South Korea’s New Law Mandates Installation Of Government-Approved Spyware On Teens’ Smartphones
South Korea’s government has mandated that all the teenagers under 19 years of age should install an App called “Smart Sheriff” on their smartphones.
The move is made under the garb of shielding the South Korean children and teenagers from NSFW content but according to experts the features of App provide for the government to spy on these kids through its agencies.
The app, “Smart Sheriff,” is funded by the South Korean government primarily to block access to NSFW and other offensive content online.
Other than that the Smart Sheriff is a full fledged surveillance App. Smart Sheriff and at least 14 other apps allow parents to monitor how long their kids use their smartphones, how many times they use apps and which websites they visit. Some send a child’s location data to parents and issue an alert when a child searches keywords such as “suicide,” ”pregnancy” and “bully” or receives messages with those words.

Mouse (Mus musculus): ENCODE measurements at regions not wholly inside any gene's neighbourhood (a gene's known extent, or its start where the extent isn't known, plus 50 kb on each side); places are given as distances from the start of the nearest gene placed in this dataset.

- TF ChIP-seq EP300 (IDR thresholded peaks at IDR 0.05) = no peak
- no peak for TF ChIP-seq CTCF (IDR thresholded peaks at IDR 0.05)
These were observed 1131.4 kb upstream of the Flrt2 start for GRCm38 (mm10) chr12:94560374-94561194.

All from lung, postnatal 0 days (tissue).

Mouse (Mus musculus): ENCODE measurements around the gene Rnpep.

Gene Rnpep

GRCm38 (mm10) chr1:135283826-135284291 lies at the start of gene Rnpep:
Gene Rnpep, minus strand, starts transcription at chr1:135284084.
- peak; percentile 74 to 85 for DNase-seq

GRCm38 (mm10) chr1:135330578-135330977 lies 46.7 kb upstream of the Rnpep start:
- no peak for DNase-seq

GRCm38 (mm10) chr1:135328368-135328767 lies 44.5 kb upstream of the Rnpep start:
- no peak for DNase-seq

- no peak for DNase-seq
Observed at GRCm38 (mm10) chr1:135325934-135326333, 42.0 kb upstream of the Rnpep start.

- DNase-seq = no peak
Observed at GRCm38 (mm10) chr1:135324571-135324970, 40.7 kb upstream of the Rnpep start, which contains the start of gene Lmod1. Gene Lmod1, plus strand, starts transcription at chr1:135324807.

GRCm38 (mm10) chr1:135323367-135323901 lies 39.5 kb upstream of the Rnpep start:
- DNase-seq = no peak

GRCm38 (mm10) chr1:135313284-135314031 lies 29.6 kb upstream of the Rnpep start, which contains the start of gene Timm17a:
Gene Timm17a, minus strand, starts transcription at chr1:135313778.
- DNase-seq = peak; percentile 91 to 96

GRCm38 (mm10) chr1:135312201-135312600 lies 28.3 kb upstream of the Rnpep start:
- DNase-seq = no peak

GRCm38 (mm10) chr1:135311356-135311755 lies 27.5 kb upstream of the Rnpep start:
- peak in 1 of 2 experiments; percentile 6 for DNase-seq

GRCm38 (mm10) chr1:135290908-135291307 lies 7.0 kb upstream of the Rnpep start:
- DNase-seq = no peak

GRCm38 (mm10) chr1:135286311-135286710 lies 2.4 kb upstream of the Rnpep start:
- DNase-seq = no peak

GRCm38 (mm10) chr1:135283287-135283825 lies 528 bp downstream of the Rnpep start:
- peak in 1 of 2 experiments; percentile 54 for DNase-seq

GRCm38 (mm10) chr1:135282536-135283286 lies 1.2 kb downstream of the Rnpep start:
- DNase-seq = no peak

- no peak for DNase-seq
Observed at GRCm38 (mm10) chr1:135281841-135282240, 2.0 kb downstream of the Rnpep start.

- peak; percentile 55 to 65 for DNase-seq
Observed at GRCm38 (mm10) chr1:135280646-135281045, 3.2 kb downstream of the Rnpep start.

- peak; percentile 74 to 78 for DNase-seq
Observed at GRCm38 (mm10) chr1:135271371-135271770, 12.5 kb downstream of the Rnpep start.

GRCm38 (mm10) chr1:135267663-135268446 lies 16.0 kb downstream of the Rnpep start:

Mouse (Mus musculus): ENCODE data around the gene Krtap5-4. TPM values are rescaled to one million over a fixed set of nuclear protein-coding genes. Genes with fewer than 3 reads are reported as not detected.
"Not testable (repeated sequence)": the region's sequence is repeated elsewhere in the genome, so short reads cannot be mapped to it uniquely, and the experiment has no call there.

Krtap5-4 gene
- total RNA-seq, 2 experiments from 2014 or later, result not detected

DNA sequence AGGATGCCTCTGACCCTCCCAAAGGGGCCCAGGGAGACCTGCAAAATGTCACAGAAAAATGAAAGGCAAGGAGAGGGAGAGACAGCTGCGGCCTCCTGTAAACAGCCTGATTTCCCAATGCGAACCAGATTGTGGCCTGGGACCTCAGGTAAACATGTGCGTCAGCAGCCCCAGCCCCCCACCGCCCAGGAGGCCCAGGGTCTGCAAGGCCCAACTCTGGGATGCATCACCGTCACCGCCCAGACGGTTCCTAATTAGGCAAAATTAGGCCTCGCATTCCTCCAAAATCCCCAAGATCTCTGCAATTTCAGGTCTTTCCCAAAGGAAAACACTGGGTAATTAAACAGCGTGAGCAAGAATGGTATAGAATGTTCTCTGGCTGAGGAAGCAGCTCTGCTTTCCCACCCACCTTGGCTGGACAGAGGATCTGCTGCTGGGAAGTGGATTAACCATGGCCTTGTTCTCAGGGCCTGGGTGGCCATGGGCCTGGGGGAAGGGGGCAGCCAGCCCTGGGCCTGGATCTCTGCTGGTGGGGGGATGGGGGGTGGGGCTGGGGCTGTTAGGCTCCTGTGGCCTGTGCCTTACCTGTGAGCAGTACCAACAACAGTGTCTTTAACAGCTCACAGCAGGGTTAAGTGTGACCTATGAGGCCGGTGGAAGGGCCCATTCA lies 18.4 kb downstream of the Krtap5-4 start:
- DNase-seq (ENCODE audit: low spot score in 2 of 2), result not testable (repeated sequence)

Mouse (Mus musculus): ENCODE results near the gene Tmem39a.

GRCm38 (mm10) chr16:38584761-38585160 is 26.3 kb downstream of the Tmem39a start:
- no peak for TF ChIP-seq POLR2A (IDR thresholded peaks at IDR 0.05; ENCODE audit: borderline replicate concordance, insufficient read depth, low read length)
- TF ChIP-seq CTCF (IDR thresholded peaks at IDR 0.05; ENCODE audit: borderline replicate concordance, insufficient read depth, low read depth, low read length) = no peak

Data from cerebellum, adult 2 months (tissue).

South Korea’s telecom watchdog, Korea Communications Commission, which has sweeping powers covering the telecommunications industry has mandated that telecoms companies and parents to ensure Smart Sheriff or one of the other monitoring apps is installed when anyone aged 19 years or under gets a new smartphone.
The measure doesn’t apply to old smartphones but most schools sent out letters to parents encouraging them to install the software anyway.
After the KCC order the App has already been downloaded around 500,000 times.